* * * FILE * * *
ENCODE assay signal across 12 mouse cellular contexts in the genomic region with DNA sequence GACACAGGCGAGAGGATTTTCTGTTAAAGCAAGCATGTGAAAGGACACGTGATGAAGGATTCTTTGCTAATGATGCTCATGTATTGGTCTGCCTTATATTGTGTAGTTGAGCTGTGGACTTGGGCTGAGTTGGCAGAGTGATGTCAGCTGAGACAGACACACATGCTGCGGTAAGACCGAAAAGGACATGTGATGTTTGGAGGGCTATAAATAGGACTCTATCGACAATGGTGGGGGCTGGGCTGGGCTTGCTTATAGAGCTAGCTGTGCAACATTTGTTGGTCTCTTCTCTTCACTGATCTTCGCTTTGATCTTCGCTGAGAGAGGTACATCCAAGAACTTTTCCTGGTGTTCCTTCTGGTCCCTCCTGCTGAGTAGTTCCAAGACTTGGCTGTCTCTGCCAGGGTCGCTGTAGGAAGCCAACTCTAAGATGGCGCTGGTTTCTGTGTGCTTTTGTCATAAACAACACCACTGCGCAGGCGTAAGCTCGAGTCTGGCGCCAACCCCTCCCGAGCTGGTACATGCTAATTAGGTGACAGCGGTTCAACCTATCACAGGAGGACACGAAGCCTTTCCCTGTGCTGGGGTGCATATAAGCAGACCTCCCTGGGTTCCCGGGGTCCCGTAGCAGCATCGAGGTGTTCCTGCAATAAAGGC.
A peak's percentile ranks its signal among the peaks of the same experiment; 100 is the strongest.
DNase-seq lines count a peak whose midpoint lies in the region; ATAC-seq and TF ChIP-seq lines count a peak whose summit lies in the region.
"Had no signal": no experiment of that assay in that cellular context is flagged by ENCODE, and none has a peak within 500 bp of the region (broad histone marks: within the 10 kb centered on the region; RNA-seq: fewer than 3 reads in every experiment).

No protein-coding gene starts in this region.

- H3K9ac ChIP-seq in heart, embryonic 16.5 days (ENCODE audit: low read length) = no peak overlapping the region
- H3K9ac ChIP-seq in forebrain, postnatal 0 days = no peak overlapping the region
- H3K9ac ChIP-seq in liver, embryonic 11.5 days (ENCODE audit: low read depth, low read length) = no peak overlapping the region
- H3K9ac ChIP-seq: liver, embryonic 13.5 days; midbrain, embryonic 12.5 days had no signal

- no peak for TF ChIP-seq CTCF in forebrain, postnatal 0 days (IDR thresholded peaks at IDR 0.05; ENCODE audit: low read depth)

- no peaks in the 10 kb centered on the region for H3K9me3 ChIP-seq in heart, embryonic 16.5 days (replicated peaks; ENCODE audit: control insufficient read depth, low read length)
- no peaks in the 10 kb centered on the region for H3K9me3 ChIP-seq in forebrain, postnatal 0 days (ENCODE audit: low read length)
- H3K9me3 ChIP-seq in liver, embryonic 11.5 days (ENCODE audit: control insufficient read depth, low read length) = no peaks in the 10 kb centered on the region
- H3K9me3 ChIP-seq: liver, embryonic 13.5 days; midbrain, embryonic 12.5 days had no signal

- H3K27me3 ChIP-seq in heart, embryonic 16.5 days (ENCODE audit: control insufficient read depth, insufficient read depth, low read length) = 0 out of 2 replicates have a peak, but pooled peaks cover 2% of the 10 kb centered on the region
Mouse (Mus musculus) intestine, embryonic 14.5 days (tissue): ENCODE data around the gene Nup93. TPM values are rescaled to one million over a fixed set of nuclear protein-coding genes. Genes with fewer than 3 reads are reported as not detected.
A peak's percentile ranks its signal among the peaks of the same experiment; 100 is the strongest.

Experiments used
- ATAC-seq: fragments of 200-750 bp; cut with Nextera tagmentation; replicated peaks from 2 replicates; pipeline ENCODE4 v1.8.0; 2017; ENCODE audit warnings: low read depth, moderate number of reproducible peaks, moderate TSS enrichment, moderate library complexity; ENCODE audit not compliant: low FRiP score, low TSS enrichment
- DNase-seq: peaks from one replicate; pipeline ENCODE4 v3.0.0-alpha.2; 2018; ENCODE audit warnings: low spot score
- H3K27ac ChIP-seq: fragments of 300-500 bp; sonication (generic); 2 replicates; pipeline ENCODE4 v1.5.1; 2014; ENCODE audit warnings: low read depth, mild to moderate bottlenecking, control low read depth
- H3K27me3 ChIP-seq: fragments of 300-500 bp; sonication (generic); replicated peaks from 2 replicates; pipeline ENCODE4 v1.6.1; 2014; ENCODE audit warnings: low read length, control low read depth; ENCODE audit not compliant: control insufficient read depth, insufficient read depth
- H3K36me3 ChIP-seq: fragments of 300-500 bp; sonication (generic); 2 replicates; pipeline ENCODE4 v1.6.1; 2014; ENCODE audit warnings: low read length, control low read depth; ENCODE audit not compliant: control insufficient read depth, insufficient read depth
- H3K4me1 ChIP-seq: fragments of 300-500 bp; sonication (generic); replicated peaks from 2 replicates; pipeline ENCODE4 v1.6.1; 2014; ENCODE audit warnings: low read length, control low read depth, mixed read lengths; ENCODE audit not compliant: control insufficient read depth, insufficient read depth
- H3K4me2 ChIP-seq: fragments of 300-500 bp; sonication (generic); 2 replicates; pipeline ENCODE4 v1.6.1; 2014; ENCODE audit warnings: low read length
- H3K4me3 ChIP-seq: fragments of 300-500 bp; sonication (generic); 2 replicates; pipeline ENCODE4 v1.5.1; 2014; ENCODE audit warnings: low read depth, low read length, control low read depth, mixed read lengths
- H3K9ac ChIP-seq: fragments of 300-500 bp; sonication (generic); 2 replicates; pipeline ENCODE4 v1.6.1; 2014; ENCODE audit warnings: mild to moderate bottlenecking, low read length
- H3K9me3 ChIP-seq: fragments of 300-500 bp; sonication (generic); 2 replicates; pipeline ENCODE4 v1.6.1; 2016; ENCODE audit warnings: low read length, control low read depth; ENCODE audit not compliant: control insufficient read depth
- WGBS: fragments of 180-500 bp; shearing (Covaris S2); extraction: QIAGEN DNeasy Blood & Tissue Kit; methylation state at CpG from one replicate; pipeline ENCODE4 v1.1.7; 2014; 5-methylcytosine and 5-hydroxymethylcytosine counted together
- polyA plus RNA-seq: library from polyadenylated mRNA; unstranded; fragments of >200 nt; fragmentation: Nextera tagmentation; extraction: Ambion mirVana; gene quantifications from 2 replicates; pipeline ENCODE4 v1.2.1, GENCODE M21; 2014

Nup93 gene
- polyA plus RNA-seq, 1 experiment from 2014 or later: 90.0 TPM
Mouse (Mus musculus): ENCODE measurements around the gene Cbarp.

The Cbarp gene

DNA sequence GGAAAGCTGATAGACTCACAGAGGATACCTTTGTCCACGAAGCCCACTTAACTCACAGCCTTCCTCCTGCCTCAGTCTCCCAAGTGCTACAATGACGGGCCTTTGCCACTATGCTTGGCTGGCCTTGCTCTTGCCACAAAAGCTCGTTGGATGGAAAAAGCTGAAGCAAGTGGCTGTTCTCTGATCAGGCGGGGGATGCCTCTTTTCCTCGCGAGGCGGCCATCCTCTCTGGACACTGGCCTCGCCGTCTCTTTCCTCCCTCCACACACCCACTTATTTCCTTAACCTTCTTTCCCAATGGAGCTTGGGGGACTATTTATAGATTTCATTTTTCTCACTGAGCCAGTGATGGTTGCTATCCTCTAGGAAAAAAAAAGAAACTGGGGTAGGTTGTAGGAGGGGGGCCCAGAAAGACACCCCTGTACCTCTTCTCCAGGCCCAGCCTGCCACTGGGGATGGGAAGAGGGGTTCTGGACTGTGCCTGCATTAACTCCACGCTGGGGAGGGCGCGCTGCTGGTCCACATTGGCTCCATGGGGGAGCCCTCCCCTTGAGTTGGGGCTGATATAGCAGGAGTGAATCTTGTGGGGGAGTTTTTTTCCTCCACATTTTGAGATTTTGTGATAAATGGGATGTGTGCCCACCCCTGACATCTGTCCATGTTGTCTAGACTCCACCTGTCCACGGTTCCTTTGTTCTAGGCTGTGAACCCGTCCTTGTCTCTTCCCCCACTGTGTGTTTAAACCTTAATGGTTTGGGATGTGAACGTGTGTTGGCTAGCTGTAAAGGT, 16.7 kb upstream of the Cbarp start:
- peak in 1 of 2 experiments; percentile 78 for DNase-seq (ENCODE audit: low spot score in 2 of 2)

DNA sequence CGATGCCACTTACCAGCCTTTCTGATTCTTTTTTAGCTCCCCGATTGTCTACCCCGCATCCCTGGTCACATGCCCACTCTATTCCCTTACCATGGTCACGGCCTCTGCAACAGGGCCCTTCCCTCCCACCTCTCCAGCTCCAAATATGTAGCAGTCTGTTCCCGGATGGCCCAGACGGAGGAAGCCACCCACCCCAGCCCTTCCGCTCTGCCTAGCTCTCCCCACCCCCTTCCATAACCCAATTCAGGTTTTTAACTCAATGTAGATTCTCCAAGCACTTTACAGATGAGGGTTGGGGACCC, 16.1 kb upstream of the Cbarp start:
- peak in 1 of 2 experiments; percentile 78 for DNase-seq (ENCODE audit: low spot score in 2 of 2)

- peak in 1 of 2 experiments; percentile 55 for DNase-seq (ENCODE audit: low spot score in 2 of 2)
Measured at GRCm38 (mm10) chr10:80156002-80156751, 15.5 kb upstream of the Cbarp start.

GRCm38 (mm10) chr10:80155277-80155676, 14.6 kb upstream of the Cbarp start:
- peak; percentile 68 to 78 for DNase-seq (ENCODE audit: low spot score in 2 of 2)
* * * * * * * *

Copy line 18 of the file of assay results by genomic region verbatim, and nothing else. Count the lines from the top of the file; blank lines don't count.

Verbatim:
Experiments used